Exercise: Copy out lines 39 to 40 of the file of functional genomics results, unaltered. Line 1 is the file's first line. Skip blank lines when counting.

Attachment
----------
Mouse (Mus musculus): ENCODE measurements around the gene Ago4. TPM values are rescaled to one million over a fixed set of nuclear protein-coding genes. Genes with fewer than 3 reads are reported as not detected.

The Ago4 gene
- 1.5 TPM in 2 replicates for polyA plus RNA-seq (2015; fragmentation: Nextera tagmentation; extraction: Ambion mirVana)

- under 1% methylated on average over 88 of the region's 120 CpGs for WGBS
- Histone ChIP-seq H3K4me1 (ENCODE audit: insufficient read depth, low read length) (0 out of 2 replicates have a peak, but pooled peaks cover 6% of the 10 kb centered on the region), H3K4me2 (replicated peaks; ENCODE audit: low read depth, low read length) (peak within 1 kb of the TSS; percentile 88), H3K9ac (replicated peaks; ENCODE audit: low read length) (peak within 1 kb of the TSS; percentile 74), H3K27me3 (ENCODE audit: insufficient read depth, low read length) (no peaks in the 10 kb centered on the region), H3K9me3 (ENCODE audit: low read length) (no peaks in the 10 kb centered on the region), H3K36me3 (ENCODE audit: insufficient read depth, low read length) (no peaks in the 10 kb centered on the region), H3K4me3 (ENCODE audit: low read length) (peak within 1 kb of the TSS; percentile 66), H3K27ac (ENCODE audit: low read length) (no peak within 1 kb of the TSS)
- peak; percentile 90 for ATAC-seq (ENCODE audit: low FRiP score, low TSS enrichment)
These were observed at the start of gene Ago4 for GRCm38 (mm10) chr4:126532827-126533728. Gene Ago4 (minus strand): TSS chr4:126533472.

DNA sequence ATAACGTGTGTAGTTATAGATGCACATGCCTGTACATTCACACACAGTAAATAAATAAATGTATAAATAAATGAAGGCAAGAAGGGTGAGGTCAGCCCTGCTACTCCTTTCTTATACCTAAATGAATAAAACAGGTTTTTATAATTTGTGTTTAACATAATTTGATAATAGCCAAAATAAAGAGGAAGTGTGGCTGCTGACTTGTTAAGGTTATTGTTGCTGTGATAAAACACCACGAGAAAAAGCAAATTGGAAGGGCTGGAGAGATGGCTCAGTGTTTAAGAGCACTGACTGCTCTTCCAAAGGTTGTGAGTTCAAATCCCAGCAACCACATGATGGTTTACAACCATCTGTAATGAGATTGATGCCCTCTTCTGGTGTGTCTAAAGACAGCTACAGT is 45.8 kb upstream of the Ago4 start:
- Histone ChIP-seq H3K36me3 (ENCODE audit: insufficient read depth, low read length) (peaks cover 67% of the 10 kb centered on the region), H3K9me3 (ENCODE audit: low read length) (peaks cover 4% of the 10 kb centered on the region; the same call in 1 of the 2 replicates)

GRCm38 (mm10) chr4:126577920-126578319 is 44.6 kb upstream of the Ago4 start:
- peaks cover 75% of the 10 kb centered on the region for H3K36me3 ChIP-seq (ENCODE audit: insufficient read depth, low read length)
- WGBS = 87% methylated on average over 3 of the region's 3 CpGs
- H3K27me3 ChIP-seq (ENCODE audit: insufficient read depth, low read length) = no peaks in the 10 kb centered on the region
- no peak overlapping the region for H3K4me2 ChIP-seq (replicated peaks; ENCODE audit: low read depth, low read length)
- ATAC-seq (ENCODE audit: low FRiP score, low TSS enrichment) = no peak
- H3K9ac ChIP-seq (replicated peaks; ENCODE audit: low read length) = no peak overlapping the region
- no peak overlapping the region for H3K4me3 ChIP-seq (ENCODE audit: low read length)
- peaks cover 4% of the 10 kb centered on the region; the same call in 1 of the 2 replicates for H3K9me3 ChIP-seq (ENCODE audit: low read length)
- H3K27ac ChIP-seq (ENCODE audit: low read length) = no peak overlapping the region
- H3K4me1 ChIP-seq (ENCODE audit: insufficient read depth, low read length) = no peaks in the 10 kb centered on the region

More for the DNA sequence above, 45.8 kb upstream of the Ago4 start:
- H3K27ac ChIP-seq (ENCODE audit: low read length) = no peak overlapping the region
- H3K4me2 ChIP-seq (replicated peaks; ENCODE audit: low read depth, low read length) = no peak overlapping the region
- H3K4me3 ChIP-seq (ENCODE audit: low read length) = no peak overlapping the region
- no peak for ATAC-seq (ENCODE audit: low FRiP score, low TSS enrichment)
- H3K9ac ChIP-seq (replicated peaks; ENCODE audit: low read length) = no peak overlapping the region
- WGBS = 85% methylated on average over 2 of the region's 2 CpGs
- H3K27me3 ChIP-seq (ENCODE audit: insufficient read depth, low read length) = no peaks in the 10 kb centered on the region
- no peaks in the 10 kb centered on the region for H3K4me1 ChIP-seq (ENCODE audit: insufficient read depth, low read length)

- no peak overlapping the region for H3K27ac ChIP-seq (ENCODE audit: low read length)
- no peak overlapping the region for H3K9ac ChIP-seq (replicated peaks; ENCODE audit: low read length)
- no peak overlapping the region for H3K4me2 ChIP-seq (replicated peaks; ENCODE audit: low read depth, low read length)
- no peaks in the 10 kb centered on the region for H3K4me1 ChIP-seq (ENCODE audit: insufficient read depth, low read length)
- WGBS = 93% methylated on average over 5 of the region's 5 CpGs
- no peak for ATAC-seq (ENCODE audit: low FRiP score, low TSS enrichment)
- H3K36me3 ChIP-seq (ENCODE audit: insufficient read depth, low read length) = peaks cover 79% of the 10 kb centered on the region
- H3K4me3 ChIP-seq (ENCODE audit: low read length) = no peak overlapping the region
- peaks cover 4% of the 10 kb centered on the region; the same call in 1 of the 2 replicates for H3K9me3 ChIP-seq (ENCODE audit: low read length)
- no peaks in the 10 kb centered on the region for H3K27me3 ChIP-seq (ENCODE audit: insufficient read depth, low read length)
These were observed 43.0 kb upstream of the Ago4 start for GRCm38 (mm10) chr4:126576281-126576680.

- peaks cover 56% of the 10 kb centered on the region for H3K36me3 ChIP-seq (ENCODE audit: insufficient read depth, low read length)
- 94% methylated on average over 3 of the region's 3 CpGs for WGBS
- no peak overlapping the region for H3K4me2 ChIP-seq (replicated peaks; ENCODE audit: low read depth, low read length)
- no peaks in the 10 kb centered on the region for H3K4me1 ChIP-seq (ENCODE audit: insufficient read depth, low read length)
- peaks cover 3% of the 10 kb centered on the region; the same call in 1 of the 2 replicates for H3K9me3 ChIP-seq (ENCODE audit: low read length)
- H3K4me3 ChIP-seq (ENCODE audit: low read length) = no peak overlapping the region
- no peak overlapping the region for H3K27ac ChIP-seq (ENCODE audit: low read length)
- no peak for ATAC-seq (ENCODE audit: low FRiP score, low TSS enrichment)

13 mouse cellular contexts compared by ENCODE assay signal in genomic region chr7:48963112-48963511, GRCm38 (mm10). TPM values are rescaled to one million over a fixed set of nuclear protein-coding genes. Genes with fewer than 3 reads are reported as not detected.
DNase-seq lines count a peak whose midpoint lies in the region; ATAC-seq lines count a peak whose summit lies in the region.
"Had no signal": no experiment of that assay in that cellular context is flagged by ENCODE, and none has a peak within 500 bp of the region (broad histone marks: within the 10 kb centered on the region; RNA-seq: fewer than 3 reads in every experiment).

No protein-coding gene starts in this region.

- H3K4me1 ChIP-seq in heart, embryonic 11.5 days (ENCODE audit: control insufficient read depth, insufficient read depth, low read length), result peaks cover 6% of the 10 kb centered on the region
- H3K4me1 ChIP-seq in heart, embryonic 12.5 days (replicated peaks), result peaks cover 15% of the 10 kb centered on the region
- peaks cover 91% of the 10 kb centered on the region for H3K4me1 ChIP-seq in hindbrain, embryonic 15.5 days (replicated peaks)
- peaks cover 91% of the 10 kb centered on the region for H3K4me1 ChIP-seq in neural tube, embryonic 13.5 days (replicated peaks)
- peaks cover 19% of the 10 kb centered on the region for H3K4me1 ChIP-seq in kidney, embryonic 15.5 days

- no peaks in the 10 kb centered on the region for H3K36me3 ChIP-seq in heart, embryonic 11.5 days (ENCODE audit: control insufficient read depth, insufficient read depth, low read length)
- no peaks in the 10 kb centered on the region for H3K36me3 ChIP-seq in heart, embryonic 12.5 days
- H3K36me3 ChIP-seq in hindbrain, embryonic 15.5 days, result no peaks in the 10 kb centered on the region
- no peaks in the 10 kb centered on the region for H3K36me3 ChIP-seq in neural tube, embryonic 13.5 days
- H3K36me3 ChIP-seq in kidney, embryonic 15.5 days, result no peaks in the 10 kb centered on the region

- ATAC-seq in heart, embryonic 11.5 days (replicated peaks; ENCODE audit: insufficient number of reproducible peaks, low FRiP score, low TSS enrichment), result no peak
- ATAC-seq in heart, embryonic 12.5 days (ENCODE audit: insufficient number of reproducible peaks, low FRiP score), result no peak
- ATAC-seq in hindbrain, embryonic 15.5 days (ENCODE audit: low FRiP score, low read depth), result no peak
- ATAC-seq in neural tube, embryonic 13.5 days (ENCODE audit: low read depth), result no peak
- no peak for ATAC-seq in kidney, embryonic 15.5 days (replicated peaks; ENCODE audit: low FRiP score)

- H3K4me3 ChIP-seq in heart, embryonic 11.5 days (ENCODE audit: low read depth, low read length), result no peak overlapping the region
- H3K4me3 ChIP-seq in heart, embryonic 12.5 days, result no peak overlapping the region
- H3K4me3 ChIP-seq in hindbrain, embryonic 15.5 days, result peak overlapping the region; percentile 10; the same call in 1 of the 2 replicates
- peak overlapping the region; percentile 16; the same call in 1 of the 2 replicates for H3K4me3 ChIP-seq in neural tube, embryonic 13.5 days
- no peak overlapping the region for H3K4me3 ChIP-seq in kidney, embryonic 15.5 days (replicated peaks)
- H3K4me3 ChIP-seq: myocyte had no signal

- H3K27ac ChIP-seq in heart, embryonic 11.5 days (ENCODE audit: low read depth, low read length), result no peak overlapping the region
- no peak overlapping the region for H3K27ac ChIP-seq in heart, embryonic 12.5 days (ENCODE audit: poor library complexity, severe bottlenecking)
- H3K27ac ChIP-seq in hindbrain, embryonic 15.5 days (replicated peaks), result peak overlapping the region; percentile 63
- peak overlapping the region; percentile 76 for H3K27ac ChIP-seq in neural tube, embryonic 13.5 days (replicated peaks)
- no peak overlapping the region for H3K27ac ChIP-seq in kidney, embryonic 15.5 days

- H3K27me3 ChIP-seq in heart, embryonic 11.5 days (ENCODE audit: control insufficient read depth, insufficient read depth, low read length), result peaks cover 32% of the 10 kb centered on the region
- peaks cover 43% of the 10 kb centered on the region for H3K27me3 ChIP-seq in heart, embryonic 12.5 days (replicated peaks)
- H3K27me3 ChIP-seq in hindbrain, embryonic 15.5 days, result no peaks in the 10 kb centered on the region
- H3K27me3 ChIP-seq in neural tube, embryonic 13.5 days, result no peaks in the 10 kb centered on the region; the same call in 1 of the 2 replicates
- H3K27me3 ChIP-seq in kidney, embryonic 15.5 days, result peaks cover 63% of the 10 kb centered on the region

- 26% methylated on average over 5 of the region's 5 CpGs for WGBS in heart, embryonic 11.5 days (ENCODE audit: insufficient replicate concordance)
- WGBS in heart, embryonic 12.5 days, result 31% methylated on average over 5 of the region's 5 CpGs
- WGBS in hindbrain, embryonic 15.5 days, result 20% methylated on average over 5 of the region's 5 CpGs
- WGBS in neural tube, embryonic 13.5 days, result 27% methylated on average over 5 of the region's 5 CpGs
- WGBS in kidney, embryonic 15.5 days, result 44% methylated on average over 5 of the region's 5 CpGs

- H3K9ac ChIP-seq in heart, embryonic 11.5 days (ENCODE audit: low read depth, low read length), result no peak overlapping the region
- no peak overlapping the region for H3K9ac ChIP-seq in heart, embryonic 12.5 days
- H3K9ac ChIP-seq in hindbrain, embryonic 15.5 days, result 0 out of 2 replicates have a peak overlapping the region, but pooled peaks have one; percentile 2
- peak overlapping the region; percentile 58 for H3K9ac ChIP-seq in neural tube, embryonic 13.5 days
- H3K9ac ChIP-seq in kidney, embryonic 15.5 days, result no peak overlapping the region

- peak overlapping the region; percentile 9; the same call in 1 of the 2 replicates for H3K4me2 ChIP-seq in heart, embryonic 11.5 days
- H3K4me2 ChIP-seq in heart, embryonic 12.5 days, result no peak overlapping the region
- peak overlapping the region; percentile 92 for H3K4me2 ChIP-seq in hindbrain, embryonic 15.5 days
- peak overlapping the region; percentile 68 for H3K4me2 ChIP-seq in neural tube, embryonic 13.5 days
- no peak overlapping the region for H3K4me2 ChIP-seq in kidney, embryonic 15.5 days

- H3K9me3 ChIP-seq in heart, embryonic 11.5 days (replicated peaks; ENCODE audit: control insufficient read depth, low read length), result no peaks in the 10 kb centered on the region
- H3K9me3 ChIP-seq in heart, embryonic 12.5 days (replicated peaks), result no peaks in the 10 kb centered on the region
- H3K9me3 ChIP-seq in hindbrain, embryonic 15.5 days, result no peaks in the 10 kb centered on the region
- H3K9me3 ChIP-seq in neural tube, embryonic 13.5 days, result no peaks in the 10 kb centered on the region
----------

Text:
- no peaks in the 10 kb centered on the region for H3K27me3 ChIP-seq (ENCODE audit: insufficient read depth, low read length)
These were observed 43.0 kb upstream of the Ago4 start for GRCm38 (mm10) chr4:126576281-126576680.